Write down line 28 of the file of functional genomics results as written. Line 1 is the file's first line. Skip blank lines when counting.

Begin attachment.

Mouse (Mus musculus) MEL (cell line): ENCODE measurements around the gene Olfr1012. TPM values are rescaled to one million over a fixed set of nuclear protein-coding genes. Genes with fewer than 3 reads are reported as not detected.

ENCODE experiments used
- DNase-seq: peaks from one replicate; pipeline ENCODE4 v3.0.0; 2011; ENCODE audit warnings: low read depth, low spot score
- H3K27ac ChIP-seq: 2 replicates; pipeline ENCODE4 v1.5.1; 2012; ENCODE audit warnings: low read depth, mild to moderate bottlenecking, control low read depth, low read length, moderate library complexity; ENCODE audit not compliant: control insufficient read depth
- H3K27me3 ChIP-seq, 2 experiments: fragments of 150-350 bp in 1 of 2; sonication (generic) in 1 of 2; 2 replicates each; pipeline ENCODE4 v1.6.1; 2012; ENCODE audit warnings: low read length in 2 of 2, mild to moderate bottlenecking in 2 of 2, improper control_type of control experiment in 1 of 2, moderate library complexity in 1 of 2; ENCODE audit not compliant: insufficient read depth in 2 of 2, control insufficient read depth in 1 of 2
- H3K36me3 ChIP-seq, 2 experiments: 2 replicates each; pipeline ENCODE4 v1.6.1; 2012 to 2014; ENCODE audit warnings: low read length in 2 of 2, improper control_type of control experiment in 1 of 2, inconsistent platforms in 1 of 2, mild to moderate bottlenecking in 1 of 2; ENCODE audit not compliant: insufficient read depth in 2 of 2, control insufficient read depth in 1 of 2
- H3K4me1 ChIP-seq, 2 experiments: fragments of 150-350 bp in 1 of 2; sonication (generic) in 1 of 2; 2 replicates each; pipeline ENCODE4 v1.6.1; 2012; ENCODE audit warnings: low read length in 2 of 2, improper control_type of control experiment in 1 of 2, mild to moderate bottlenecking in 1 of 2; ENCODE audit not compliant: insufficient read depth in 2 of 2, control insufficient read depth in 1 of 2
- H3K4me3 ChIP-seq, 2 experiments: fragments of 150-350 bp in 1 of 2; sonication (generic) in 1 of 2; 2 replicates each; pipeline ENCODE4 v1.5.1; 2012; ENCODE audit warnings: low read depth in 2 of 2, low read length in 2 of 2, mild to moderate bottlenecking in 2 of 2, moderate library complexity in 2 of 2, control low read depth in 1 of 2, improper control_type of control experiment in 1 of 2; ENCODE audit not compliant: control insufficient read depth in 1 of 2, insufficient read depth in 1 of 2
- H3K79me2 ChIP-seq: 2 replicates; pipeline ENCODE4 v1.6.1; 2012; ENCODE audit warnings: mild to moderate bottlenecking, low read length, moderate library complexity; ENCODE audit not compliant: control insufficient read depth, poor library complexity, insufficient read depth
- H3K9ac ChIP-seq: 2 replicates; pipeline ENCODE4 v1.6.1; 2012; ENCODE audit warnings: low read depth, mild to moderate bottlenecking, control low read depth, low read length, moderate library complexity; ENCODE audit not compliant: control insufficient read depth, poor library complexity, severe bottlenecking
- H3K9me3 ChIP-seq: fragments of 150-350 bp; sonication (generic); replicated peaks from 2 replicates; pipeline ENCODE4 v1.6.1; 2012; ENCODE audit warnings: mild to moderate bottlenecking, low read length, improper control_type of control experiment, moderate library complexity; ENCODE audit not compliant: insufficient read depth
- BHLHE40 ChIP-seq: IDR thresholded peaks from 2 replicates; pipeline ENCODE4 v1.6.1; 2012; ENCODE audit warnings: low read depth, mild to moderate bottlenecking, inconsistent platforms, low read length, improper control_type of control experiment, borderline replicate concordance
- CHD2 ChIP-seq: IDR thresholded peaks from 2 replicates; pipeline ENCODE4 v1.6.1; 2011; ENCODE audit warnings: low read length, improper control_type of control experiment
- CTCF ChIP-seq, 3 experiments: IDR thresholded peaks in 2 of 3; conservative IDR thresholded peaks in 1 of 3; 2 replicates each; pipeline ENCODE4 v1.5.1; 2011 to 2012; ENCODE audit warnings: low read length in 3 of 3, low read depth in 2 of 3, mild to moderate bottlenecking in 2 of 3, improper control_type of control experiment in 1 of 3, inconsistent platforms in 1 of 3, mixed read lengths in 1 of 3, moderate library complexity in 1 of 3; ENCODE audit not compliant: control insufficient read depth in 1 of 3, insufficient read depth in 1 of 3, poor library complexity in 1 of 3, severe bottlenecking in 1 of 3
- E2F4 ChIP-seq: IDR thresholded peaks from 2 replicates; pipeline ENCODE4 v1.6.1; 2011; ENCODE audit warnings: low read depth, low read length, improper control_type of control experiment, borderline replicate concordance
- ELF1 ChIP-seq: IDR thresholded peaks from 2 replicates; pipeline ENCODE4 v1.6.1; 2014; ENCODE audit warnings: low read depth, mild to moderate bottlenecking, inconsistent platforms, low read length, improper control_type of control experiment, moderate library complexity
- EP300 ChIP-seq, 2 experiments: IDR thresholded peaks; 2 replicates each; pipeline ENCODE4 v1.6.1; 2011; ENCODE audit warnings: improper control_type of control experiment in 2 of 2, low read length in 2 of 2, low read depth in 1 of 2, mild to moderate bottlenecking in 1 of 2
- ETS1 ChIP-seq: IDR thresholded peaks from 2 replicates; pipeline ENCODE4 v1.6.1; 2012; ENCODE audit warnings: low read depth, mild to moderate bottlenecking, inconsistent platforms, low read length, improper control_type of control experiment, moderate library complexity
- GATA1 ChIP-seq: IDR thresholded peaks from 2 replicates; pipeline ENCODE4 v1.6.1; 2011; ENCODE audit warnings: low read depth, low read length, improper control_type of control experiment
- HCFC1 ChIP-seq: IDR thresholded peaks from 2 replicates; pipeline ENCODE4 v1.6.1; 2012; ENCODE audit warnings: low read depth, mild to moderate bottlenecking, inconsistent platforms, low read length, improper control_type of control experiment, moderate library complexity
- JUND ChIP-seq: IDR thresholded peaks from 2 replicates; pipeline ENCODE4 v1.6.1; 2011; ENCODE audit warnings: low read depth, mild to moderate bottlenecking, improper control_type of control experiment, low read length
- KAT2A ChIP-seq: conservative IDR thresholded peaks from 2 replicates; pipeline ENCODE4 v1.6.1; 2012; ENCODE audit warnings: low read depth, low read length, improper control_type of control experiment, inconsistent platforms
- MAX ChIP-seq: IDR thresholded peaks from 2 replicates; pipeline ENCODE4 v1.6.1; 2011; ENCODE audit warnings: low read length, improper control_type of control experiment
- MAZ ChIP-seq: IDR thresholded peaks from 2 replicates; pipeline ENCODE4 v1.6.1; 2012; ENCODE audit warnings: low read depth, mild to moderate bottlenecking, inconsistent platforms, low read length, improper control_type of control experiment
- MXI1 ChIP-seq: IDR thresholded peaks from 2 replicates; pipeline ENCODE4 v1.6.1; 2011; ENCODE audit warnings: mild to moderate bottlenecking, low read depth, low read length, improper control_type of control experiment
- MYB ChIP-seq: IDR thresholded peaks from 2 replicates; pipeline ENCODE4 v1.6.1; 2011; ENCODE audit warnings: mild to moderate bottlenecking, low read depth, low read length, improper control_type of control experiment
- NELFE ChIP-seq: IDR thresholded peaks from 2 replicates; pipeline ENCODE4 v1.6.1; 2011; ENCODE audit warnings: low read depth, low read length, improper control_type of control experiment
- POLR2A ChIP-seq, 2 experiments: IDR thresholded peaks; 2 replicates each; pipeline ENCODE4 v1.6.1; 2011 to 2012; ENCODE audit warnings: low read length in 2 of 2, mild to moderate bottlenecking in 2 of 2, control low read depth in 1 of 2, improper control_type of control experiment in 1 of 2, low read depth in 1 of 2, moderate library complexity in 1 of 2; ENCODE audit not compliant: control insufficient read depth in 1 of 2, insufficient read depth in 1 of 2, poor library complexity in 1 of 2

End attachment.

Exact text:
- POLR2A ChIP-seq, 2 experiments: IDR thresholded peaks; 2 replicates each; pipeline ENCODE4 v1.6.1; 2011 to 2012; ENCODE audit warnings: low read length in 2 of 2, mild to moderate bottlenecking in 2 of 2, control low read depth in 1 of 2, improper control_type of control experiment in 1 of 2, low read depth in 1 of 2, moderate library complexity in 1 of 2; ENCODE audit not compliant: control insufficient read depth in 1 of 2, insufficient read depth in 1 of 2, poor library complexity in 1 of 2